Jesus’ baptism was different. It raises questions. If, for example, we regard baptism as a means whereby the Holy Spirit creates saving faith in the heart of man, why was Jesus baptized? He already believed. If we now rightly regard baptism as the tool designed to cleanse us, personally, from our sins, why again was Jesus baptized? He had no sin. If, finally, we now rightly regard baptism as a gracious invitation on the part of our God to participate, through faith, in his kingdom of Grace (rather than a command that has to be fulfilled or obeyed by man) then, again, why was Jesus baptized? Jesus had faith, but he didn’t need faith to save himself. He earned eternal Life, both for himself and for us, through his actions. Since baptism was not one of those legal requirements, again, why was Jesus baptized?
Jesus’ baptism was, first, an anointing by which he officially entered his offices as prophet, priest, and king. It was God the Father’s verification that Jesus was, in fact, the promised one, the Christ. (The name Christ, remember means, “the anointed one.”) So it was that God added both the visible and audible proof at the time of Jesus’ anointing in baptism.
Jesus’ baptism also served as an association—a statement by Jesus of his connection to all human beings. In Galatians 4:4-5 we read, “But when the fullness of the time had come, God sent forth His Son, born of a woman, born under the law, to redeem those who were under the law, that we might receive the adoption as sons.” It is a great and humbling mystery that Jesus, himself God from all eternity, made himself one of us. The One who had no sin, had come to stand by our side and to take our sin upon himself.
Jesus’ baptism represented a beginning—the beginning of his public ministry. God himself chose 30 years of age as the point at which his servants officially began their ministries (Numbers 4). Jesus too was thirty years old when he was baptized, and this event clearly marks the beginning of his public ministry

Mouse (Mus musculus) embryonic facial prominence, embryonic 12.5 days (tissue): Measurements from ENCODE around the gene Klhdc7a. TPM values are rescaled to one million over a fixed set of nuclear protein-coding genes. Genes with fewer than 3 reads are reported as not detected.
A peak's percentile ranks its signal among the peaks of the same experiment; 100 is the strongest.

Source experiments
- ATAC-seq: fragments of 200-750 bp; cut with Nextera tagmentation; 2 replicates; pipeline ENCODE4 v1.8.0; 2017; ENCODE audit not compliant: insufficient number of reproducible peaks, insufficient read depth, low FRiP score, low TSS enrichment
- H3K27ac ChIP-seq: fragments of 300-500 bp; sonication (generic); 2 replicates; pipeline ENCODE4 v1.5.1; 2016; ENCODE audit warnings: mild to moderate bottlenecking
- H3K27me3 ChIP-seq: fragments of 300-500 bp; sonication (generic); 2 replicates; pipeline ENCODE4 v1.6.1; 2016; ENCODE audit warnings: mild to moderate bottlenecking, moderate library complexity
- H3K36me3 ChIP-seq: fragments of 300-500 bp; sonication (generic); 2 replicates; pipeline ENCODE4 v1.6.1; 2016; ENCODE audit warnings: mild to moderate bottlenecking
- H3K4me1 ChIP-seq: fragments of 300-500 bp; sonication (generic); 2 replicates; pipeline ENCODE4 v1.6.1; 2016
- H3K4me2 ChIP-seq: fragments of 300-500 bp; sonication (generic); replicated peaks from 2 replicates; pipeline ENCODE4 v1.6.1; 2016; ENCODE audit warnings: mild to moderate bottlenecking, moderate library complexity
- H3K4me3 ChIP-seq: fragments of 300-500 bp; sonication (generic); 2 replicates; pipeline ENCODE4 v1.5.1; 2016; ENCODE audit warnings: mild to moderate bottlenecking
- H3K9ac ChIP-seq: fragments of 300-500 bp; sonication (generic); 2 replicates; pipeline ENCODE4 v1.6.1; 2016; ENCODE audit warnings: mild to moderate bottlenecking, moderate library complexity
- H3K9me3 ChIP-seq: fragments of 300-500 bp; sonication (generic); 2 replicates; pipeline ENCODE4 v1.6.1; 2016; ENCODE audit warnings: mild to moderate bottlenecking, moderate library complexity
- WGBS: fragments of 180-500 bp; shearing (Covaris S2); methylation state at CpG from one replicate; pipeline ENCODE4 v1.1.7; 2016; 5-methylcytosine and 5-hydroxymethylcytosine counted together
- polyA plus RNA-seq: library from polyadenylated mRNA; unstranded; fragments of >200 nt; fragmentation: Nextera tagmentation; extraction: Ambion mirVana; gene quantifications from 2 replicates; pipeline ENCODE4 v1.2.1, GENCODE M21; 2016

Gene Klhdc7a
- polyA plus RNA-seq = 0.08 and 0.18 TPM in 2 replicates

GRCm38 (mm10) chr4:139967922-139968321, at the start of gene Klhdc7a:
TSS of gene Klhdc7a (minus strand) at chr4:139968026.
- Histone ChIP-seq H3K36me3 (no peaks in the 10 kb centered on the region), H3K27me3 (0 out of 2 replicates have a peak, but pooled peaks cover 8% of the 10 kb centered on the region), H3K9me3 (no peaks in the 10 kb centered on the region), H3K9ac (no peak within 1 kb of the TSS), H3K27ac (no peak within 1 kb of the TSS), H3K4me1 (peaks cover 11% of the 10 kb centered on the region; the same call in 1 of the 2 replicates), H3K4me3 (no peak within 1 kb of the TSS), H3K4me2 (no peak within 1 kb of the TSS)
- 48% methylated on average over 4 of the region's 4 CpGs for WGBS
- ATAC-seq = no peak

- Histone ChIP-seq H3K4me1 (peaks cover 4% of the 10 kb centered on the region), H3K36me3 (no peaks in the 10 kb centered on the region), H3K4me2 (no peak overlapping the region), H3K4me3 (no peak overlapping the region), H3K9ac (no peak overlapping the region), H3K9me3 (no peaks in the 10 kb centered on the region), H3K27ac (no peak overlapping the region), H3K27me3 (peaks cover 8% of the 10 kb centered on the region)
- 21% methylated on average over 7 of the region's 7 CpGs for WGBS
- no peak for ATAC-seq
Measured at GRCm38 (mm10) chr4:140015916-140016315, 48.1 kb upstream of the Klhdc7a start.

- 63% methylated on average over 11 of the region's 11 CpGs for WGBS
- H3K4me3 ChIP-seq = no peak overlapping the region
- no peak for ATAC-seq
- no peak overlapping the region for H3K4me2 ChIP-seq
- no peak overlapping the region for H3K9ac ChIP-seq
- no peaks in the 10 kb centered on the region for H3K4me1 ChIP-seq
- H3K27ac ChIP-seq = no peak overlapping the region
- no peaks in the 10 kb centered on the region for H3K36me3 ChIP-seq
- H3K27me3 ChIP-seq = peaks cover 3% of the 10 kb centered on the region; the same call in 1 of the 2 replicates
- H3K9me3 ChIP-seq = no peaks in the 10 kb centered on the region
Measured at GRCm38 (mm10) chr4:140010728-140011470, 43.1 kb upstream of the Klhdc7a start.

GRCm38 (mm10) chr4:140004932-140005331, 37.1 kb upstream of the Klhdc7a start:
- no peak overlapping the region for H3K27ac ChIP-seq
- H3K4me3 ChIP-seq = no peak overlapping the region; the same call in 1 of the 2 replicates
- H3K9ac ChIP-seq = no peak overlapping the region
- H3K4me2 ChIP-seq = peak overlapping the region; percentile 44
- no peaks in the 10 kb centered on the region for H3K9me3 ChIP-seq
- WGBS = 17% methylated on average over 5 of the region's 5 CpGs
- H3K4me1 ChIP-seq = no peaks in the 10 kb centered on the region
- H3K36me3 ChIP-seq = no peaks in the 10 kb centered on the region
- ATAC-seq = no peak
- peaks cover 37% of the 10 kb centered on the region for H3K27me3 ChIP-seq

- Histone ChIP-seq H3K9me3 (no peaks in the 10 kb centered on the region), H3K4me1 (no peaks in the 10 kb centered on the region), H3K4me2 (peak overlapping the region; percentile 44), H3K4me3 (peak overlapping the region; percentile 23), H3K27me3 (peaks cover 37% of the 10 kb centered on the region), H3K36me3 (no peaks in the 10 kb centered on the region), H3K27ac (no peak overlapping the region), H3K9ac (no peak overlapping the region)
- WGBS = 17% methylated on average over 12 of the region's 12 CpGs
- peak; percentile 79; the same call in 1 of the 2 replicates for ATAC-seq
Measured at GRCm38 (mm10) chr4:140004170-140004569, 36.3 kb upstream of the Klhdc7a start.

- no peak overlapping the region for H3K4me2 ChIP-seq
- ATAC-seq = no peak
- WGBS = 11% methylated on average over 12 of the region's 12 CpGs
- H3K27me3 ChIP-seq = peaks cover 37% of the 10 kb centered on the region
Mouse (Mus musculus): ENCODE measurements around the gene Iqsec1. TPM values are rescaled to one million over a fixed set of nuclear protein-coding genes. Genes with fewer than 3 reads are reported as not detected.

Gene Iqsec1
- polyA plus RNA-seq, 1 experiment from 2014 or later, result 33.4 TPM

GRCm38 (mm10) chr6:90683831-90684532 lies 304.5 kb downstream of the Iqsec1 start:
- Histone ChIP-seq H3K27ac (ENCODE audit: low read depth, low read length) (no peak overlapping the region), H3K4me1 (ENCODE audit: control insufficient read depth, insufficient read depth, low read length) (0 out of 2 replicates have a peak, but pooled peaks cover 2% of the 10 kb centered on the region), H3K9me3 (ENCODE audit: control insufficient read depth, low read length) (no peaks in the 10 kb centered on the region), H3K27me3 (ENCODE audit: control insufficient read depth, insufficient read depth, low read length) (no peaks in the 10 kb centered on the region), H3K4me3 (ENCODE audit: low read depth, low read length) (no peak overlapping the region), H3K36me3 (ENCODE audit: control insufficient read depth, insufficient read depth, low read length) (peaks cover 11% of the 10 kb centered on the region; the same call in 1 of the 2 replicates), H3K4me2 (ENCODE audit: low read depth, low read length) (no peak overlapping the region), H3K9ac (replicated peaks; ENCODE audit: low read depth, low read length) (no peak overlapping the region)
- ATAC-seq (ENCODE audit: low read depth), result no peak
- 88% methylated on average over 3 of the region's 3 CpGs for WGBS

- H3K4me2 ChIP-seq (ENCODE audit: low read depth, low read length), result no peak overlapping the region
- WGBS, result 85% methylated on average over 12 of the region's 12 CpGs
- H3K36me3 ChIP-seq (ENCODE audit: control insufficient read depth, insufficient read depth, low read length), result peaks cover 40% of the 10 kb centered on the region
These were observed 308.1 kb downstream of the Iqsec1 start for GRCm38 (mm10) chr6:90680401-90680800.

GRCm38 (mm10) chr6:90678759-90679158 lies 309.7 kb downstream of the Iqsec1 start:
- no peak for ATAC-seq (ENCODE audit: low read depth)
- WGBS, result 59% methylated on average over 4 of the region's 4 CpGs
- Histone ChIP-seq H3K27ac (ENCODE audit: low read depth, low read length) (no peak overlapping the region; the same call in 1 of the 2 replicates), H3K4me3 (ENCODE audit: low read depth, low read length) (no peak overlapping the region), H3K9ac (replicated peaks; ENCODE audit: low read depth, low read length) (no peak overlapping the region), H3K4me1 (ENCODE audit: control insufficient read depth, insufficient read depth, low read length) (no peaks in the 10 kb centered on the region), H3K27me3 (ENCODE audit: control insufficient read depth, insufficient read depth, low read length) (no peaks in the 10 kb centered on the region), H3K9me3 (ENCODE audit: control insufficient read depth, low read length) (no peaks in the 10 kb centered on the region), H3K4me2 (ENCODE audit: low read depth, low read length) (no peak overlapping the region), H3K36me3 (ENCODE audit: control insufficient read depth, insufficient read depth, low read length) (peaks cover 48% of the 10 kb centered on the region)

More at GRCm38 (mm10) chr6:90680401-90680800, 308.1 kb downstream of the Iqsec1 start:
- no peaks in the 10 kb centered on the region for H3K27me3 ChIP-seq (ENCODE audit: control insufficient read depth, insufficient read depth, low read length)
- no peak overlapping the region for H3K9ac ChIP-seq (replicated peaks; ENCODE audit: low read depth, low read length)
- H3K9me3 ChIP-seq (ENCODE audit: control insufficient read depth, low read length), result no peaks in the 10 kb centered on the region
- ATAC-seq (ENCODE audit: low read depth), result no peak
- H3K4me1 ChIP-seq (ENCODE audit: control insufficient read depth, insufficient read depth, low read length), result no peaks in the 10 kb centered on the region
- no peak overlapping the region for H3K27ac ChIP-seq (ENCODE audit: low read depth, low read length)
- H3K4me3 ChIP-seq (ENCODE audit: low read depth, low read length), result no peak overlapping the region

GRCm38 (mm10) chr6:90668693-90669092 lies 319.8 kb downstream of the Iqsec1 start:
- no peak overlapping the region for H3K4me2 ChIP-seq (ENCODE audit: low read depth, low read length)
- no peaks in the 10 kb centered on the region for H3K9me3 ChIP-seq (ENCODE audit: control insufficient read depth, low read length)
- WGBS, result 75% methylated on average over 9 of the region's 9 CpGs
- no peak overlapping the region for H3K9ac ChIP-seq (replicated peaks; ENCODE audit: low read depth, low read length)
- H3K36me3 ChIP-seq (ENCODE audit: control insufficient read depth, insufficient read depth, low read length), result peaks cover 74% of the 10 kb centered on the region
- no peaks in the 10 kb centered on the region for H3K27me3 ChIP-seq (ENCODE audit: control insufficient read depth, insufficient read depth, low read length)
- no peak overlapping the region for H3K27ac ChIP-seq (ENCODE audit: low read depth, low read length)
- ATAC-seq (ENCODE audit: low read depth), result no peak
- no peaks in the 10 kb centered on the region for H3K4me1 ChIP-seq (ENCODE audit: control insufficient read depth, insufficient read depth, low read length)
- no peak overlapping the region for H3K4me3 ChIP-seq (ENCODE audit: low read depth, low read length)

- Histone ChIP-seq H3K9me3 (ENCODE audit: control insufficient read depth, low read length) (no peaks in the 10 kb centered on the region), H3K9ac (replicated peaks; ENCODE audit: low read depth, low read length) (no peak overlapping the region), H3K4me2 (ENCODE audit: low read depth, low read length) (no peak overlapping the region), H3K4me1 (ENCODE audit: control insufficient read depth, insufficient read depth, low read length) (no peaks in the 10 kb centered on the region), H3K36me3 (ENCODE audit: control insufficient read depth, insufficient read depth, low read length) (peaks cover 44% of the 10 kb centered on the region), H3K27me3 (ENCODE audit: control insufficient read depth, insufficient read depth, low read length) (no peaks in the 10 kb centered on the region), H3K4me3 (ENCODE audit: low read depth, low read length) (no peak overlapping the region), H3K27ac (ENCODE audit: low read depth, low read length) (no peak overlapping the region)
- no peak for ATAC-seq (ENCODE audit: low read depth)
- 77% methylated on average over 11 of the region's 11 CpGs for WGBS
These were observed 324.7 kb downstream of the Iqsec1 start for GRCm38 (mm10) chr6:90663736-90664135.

Lastly, Jesus in his baptism “fulfilled all righteous”—just as he was also circumcised and ceremonially cleansed earlier in his life. In short, he fulfilled every single aspect of life that pleased God the Father. And he did so for you and me, as our Savior and Substitute. In so doing, he also left us an example.
Jesus didn’t need to be cleaned or converted, but we did. Through every aspect of his life, he provided us with the perfect path to follow. We don’t have to understand the full benefit of everything he taught us; we just do it. And just here is where our text teaches us one more thing we should “just do”—make better use of our baptism, which was never intended to be a “fulfill it and forget it” ceremony.
Our text reminds us that Jesus rescued us when we were helpless, and for most he made us his own through the miraculous power of baptism. Remember that gift, that miracle that was performed in you. Not because you have to, but because it will help. Just do it. Our baptism is supposed to remind us that we have died to sin, having been freed from that which once enslaved us. From our text: “We know that our old self was crucified with him in order that the body of sin might be brought to nothing, so that we would no longer be enslaved to sin.” Think about that. Not a little, a lot. Just do it, and trust that it will help. Our text also tells of God’s intended result: “We were buried therefore with him by baptism into death, in order that, just as Christ was raised from the dead by the glory of the Father, we too might walk in newness of life.” When you think about your own baptism and what your God did for you there, think also of the appropriate way to thank him—which is certainly not to return to that sin from which we have been freed and cleansed. It is to walk worthy of our calling by conducting ourselves as the sacred temples of our God that we now in fact are. Again from our text: “So you also must consider yourselves dead to sin and alive to God in Christ Jesus.”
Thanks be to Jesus for doing all things perfectly, and for securing for each of us a share in his heaven—making that gift our own personal possession through our baptism. Will thinking about these things really benefit us? Our God in our text offers this invitation: “Just do it, and you will be amazed.” Amen.
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All scripture quotations, unless otherwise indicated, are from The Holy Bible, English Standard Version®, copyright © 2001 by Crossway Bibles, a publishing ministry of Good News Publishers. Used by permission. All rights reserved.